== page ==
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Week in Review

by Kroger Burrus on June 3rd, 2014

Kroger | Burrus Week in Review


Report: Medicare Frequently Overpays
Medicare paid $6.7 billion more than it should have for office visits and patient evaluations in 2010, according to a report from the Department of Health and Human Services. The Centers for Medicare and Medicaid Services has stated in its reply to the report that it does not intend to change its review of physician’s billings, because it would not be cost-effective to do so.

Cancer Physicians Encouraged to Consider Financial and Medical Impact of Treatments
Physicians should consider the financial impact along with the medical impact of cancer treatments, taking into account both the volume and price of treatments, experts at the world’s largest annual meeting of oncologists have urged. Healthcare costs continue to grow faster than the economy, and in response the American Society of Clinical Oncology is developing a system to rate drugs based on the benefit, side effects, and price.

‘Meaningful Use’ Could Change Order of EHR Adoption
The ‘meaningful use’ guidelines intended to encourage the transition to electronic health records may be impacting the order in which hospitals adopt health record functions, according to a study published by the Journal of the American Medical Informatics Association. The study, which analyzed the order in which hospitals adopted various EHR functions, found that hospitals tended to adopt patient demographics and ancillary results components of EHR systems first, and physician notes, clinical reminders, and guidelines last.

Ultraviolet Cleaning Helps Combat Superbugs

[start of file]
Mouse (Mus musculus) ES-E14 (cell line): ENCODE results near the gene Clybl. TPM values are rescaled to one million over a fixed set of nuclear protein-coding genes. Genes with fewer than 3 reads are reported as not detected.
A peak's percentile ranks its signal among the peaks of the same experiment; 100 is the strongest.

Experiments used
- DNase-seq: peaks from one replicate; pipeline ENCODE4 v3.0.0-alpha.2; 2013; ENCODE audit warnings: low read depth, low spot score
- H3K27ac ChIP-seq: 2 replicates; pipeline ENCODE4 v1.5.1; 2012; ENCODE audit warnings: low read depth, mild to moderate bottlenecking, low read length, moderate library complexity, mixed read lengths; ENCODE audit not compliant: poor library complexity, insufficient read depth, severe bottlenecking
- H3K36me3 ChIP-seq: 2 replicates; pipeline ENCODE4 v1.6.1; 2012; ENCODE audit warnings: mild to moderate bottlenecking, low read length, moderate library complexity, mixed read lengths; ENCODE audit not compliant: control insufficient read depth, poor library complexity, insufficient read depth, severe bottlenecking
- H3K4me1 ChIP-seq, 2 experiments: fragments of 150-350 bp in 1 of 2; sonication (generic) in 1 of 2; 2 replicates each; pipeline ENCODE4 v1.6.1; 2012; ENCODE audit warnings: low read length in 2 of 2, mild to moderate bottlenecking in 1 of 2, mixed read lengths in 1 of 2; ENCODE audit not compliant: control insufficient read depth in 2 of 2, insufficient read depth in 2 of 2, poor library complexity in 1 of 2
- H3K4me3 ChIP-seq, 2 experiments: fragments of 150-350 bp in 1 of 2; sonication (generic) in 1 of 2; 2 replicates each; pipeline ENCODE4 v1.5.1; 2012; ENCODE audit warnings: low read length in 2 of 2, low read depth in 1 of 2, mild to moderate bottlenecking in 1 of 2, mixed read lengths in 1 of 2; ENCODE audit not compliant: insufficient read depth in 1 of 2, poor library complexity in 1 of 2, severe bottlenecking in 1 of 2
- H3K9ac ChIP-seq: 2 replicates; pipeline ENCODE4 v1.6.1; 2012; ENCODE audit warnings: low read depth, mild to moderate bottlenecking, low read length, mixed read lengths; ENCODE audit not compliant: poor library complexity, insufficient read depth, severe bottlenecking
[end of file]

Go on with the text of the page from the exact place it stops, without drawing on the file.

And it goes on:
Ultraviolet cleaning can reduce the prevalence of ‘superbugs’ such as methicillin-resistant Staphylococcus aureus by as much as 20%, according to a recent study. Hospitals that used ultraviolet environmental disinfection over the course of the 30 months study experienced some of the lowest incidence of infection in a decade.

Study Links Steroids to Delirium Among ICU Patients
Hospital ICU patients receiving steroids are significantly more likely to develop delirium, according to new Johns Hopkins research. Although the delirium episodes observed tended to subside within a few days, studies have shown that the onset of delirium in the ICU is associated with worse functional recovery and cognitive impairments similar to those caused by moderate traumatic brain injury or mild Alzheimer’s disease.

Health Law Inspiring Hospital Charity Cutbacks
Implementation of the Affordable Care Act is encouraging hospital systems throughout the country to cut back on charitable caregiving in favor of efforts to encourage low-income patients to enroll in online marketplaces. Hospital executives hope that they can encourage individuals to obtain low-cost insurance through the subsidized private plans that are now available.

Women with Diabetes Face Greater Heart Risk than Diabetic Men
Women with diabetes are at a significantly higher risk for developing cardiac problems than diabetic men. A meta-analysis of 64 studies found that diabetic women were at a 44% higher risk for cardiovascular events than diabetic men. Although the reasons for the discrepancy are unclear, some speculate that the reason for the differences may be because women tend to have to gain much more weight than men before developing diabetes, placing diabetic women at a higher risk for coronary heart disease at the time their diabetes is diagnosed.

Prescription Delay Following Stent Placement Common and Deadly
Patients frequently delay filling prescriptions for the blood thinner clopidogrel after receiving heart stents and many who do so face an increased risk for myocardial infarction and death, according to a new study published in the Journal of the American Heart Association. Researchers found a third of patients did not fill their prescriptions within three days of stent placement, placing them at a twofold increase in the risk for death or readmission within two years.

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